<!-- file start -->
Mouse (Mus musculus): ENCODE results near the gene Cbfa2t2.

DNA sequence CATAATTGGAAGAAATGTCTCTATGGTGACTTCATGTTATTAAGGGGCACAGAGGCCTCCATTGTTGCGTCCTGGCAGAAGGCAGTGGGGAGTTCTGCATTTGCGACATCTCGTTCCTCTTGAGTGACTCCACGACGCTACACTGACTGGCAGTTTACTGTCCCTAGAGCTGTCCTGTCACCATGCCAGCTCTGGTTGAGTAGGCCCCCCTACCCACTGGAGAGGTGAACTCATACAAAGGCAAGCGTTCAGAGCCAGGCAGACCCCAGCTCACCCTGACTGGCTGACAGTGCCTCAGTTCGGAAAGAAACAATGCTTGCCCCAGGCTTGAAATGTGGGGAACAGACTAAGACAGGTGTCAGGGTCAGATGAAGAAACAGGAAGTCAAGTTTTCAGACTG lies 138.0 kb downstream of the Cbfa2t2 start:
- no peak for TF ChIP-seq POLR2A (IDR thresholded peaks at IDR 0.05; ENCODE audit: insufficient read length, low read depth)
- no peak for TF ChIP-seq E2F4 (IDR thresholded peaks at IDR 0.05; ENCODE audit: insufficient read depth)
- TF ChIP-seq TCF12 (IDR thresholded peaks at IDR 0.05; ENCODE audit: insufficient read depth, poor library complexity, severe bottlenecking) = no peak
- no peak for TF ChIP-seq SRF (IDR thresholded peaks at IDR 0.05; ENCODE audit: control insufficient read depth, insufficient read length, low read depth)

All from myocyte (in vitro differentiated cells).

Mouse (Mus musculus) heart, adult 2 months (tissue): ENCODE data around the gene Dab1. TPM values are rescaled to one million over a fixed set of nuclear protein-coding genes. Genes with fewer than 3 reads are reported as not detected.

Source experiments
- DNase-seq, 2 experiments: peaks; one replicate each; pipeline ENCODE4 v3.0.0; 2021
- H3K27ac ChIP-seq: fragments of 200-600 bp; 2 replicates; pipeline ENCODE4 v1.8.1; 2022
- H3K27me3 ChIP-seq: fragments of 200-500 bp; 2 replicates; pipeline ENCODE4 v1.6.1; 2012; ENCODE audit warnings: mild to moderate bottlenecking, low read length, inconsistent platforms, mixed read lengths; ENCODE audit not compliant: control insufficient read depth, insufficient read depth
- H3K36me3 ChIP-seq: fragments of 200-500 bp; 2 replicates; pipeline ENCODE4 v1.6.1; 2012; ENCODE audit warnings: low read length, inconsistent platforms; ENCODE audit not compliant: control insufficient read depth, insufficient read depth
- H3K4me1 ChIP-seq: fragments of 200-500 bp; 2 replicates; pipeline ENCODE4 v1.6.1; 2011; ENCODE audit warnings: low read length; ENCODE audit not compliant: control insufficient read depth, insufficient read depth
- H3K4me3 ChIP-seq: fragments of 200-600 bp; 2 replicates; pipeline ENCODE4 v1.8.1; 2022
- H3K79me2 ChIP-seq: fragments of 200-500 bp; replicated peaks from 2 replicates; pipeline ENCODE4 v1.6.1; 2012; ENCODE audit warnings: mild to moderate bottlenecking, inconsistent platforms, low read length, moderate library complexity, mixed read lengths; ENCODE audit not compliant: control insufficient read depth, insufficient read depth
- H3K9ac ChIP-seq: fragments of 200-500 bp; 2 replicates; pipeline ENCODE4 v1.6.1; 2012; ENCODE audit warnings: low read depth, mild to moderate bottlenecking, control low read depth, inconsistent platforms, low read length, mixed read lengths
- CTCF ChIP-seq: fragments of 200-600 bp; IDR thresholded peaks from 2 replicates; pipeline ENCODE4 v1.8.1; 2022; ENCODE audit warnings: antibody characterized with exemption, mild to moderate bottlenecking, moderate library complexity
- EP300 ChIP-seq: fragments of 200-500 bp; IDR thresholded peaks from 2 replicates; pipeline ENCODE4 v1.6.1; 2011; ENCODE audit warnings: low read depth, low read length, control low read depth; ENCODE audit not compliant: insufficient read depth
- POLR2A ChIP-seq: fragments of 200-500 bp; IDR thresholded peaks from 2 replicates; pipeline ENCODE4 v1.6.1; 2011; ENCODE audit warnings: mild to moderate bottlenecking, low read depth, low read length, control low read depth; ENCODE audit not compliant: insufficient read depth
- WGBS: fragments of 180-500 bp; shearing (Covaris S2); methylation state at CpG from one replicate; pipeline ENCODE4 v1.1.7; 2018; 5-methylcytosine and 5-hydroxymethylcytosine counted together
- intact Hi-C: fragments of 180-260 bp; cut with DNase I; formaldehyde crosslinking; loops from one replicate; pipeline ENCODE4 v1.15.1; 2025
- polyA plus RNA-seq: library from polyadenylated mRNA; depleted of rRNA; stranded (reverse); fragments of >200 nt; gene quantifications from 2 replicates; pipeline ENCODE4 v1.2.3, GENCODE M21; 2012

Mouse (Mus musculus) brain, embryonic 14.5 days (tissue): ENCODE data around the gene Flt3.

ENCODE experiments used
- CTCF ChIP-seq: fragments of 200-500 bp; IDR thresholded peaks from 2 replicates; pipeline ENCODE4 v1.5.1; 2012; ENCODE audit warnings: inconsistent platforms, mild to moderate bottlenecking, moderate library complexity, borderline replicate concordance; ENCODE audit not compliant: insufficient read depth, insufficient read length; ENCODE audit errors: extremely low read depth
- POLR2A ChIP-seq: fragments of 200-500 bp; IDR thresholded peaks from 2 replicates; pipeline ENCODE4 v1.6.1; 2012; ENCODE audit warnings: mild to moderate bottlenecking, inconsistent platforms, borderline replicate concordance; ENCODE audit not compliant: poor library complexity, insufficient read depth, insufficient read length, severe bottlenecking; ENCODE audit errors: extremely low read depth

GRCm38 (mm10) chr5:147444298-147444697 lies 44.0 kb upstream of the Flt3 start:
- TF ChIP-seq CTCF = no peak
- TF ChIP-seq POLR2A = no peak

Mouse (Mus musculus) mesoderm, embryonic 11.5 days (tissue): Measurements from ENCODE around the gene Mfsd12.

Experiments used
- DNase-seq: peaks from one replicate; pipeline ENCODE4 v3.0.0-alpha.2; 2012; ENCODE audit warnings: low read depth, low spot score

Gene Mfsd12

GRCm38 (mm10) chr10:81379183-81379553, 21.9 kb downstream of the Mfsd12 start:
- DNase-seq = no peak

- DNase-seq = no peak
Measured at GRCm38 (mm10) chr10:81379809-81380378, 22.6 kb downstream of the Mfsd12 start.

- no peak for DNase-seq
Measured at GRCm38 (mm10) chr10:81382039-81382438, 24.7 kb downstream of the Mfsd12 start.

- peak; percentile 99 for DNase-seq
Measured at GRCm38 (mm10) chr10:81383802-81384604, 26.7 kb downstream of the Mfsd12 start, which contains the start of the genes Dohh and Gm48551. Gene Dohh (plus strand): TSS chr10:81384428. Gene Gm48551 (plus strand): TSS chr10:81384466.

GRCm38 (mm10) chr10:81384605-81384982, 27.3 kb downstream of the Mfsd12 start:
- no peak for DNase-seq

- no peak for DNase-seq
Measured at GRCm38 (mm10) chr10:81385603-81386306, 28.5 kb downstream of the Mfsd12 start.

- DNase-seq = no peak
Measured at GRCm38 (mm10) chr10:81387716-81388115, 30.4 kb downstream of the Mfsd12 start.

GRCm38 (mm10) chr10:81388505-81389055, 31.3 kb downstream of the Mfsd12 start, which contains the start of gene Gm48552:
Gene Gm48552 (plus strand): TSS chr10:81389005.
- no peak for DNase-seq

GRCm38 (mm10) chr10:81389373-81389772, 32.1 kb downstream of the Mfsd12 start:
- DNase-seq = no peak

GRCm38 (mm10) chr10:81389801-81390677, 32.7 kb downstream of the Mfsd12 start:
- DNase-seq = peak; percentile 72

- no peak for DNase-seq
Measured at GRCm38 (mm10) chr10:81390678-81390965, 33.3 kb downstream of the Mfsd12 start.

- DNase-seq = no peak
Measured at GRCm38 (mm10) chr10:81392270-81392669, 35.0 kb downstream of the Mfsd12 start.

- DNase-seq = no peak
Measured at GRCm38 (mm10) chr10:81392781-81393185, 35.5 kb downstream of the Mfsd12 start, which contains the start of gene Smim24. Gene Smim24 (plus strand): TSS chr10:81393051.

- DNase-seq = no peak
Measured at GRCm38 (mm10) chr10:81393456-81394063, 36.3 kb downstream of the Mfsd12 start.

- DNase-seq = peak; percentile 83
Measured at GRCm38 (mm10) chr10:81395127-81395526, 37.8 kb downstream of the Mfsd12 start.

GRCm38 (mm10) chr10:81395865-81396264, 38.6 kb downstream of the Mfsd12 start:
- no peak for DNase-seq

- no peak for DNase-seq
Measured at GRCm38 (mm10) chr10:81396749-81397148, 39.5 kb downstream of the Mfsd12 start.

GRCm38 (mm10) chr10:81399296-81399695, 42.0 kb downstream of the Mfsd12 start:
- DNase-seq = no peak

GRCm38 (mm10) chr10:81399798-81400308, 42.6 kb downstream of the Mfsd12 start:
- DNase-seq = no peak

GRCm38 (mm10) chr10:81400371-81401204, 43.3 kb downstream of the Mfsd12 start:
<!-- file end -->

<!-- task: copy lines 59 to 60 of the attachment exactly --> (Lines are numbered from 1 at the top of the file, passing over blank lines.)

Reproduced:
Measured at GRCm38 (mm10) chr10:81392270-81392669, 35.0 kb downstream of the Mfsd12 start.

- DNase-seq = no peak